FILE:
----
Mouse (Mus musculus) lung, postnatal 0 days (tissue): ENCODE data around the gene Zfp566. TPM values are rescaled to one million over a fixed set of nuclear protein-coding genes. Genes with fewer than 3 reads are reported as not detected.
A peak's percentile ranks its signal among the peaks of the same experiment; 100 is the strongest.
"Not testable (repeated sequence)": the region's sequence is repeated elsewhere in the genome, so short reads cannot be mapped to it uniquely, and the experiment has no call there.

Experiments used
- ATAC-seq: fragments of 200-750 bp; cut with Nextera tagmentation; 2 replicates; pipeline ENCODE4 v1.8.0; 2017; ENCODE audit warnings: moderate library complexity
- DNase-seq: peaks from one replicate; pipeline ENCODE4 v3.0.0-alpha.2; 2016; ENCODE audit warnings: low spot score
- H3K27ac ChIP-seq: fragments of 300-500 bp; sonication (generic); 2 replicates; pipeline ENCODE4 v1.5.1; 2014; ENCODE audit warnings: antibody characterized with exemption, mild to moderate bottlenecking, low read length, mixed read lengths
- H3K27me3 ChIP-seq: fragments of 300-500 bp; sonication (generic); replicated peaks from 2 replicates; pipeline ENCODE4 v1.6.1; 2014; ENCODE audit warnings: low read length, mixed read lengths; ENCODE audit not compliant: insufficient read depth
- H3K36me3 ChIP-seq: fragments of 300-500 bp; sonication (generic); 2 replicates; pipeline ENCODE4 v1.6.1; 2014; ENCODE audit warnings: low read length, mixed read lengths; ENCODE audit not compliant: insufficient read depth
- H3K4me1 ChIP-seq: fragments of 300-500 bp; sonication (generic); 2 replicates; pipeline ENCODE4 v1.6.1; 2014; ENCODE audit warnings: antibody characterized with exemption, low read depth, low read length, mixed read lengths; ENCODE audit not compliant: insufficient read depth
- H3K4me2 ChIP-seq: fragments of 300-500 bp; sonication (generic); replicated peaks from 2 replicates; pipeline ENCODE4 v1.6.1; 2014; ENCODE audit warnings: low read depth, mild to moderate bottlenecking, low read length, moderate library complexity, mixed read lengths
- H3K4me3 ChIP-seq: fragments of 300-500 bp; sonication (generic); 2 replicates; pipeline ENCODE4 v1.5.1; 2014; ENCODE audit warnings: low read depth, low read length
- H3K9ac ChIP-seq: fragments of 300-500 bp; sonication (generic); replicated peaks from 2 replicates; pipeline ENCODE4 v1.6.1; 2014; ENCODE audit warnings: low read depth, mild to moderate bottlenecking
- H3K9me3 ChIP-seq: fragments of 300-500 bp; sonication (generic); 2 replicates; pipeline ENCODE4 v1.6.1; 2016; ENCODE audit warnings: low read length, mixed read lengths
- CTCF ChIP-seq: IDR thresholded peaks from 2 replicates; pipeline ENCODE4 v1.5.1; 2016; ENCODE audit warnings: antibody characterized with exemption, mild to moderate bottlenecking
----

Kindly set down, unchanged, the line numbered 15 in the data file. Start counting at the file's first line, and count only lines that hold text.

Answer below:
- CTCF ChIP-seq: IDR thresholded peaks from 2 replicates; pipeline ENCODE4 v1.5.1; 2016; ENCODE audit warnings: antibody characterized with exemption, mild to moderate bottlenecking